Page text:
National Orgasm Day celebrates orgasms and pleasure by breaking down the stigmas and taboos surrounding orgasms, addressing issues surrounding the orgasm gap, raising awareness about human sexuality, and of course— having lots and lots of orgasms.
A huge component to experiencing more orgasms (and pleasure in general) is to learn more about them— so today, we are learning important facts about orgasms — all based in science!
What Is An Orgasm?
To start, let’s discuss what an orgasm even is!
An orgasm is broadly defined as a climax of sexual excitement. Even though this is an overarching definition of what orgasms are, they can also be defined more in-depth using different criteria (just like most things we learn about, everything is usually an *AND* situation).
An orgasm can be defined through physiological changes to the body or emotional and cognitive changes— or even both!
Most often, an orgasm is an increased pulse rate, increased blood pressure, increased blood flow to the genitalia, spasms of the pelvic muscles that cause contractions in the vagina, and contractions of the urethra in penises, plus the release of the chemicals. The chemicals released include dopamine, serotonin, oxytocin, and prolactin (these chemicals make you feel relaxed, peaceful, satisfied, relieved, and happy).
What are the different types of orgasms?
Contrary to popular belief, there is not just one way to achieve an orgasm.
There are actually eleven… yes, ELEVEN!
The 11 Types of Orgasms:
- Clitoral orgasm
- Internal or g-spot orgasm
- Combo or blended orgasm
- Anal orgasm
- Deep vaginal erogenous zones orgasm aka A-Spot
- Nipple orgasm
- Cervical orgasm
- Ejaculatory orgasm
- Exercise orgasm/Coregasm
- Multiple orgasms
- Sleep orgasms
What is some research surrounding orgasms?
To learn these important facts about orgasms, it’s vital to mention Masters and Johnson. Masters & Johnson were some of the first researchers to study orgasms! They observed 382 women and 312 men and developed the first “orgasm model.” This model outlines the sexual response cycle based on the observed physiological changes.
The Master and Johnson’s Four-Phase Orgasm Model begins with excitement (as blood rushes into the genitals), then reaches a plateau (when the genitalia is fully aroused, which leads to orgasm, and finally resolution (when the blood leaves the genitals and heart rate resumes to normal).
During the 1970s, researcher Helen Singer Kaplan included the category “desire” to emphasize the non-genital experiences that occur before orgasm.
Recently, some of the most exciting research around better understanding orgasms has been the discovery of different orgasm patterns! This study defines orgasm patterns as “a rhythmic pattern of pelvic floor movements that occur during climax.”
With around 50 users and over 3,500 sessions—the research team discovered three orgasm patterns.
The patterns are Ocean Wave, Volcano, and Avalanche.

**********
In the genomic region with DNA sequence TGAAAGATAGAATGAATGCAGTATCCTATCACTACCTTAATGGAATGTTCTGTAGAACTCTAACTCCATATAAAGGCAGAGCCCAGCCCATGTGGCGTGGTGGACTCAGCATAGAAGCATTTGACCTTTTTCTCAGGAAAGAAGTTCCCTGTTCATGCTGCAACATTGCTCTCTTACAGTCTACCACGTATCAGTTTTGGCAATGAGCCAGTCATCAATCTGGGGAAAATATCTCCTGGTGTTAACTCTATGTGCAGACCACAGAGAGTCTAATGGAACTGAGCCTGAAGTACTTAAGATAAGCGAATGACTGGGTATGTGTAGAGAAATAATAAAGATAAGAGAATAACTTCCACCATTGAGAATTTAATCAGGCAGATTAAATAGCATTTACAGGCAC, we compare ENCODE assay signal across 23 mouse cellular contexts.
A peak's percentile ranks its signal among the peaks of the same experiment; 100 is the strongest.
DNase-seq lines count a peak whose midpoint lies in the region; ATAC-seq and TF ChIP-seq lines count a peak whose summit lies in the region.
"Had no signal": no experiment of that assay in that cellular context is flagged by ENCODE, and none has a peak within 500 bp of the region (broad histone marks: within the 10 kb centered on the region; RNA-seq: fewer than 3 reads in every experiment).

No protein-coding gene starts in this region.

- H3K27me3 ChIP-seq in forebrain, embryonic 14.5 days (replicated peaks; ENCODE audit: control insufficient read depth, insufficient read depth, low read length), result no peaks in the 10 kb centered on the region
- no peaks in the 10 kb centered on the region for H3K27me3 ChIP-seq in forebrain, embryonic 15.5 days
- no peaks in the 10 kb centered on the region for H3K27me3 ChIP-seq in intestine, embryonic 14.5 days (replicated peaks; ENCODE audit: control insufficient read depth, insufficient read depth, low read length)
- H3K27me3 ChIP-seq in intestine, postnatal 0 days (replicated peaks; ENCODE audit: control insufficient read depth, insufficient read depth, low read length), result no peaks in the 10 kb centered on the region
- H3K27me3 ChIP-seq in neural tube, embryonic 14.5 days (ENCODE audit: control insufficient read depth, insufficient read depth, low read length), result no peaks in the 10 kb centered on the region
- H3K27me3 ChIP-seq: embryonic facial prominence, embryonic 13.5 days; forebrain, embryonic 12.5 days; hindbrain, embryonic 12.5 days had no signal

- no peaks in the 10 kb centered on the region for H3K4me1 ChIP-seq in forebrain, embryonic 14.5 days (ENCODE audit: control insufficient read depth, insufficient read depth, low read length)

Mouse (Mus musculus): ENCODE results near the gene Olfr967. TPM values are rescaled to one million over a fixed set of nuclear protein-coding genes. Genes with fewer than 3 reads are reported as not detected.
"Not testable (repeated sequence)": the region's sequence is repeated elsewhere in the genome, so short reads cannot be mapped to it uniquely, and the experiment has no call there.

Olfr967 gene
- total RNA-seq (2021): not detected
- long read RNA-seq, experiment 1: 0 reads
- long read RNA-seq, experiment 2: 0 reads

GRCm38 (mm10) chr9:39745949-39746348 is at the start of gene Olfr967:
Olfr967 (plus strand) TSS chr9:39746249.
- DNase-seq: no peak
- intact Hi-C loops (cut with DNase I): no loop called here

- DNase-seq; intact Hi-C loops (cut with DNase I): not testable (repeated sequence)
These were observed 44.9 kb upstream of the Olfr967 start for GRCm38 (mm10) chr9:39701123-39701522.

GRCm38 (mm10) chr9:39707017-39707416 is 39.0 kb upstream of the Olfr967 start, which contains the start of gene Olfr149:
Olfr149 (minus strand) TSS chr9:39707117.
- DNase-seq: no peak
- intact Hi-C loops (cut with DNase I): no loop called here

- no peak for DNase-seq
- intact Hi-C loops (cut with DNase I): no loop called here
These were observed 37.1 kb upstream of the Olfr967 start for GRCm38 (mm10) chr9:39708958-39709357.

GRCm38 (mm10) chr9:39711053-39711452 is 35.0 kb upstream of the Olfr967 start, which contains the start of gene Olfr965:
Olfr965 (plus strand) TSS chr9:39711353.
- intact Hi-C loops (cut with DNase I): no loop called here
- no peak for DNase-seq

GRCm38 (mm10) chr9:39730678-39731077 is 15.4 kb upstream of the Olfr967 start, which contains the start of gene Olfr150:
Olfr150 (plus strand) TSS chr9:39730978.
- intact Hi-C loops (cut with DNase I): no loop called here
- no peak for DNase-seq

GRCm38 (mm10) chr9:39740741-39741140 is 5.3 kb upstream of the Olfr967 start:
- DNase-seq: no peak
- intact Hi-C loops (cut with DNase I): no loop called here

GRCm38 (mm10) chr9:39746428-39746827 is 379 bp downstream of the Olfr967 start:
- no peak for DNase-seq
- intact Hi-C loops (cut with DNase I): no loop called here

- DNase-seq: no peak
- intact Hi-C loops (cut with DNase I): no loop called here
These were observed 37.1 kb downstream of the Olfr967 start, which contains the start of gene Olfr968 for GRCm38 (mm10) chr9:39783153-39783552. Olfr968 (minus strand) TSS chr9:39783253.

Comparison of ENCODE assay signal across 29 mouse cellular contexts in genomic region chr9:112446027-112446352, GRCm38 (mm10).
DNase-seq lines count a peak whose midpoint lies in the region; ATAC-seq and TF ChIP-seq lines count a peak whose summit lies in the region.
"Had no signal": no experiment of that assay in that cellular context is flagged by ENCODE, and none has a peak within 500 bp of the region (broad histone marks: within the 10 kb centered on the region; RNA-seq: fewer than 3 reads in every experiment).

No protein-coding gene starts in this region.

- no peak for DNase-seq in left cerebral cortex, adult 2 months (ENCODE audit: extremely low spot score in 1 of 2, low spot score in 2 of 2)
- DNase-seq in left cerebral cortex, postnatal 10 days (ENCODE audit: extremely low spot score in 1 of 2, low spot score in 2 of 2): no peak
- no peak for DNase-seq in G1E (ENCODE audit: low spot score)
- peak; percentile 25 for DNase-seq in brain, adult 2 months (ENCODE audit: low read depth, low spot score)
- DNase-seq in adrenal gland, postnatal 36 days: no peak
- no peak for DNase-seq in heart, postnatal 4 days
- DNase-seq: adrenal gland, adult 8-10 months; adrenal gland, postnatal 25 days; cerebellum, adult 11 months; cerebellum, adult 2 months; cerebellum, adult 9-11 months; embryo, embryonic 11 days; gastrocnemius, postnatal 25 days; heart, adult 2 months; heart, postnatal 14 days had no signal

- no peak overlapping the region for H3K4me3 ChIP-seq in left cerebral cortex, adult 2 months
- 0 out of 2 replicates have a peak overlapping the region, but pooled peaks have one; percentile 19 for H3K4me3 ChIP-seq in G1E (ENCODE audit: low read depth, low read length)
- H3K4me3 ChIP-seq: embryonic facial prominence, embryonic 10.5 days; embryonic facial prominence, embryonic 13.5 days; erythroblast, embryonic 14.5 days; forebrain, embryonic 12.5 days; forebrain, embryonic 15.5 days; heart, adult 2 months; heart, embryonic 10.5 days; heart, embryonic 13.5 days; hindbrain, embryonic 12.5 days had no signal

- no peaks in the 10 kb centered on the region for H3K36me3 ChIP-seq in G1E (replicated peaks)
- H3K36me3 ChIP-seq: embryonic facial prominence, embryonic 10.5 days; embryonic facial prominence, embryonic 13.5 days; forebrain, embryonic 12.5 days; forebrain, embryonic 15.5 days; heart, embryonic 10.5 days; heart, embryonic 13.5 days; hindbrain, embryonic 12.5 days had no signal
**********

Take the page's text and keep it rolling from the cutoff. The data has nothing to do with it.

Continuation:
According to the research, the ocean wave orgasm looks like the pelvic floor contracting and releasing multiple times. The volcano orgasm is one extended pelvic floor movement. The avalanche orgasm is a series of pelvic floor movements, but starts from a high, intense point and gradually relaxes, unlike the ocean wave.
Plus, to expand our knowledge around sex and aging, a recent study aimed to evaluate sexual activity and satisfaction as reported by ciswomen. The study found that 61% of women ages 18 to 24 experienced orgasm the last time they had sex, 65% of women in their 30s did as well, and about 70% of women in their 40s and 50s orgasmed the last time they were sexually active.
This could be due to better communication skills, increased confidence in the bedroom, and a better understanding of one’s body and sexual interests.
Last but not least, there is a lot of research surrounding the (not so obvious) health benefits that orgasms can have. We already named the yummy chemicals that orgasms release in the brain. It’s important to note that those chemicals have many mental and physical health benefits (major perk).
Orgasms also exercise different parts of our body that can help with overall better health. Some of the other health benefits of orgasms include better sleep, less stress, pain relief, immune system boosts, regulation of menstrual cycle, and a reduction of menstrual symptoms.
Orgasms can also improve the health of the reproductive system, works out your brain, improves bladder and pelvic floor control, boosts your libido, and lessens the risk of cancer (primarily prostate cancer).
The more we learn important facts about orgasms, the more health benefits we discover—how cool is that?!
So what other important facts about orgasms do we know?
We’ve learned a lot about orgasms— including the different types, different patterns, how they age, and the many health benefits they have. But thankfully, there is still even more research happening as I type this article.
The sexuality field keeps rapidly expanding, so our knowledge of sex, sexuality, and gender keeps growing as well! YAY.
One of the best ways we can celebrate National Orgasm Day is to continue expanding our knowledge regarding anything in the realm of sex and sexuality.
We’ve come a long way, but there is still SO much more to learn (and that’s exciting).
Now, go experience some pleasure and all of the benefits that come with it!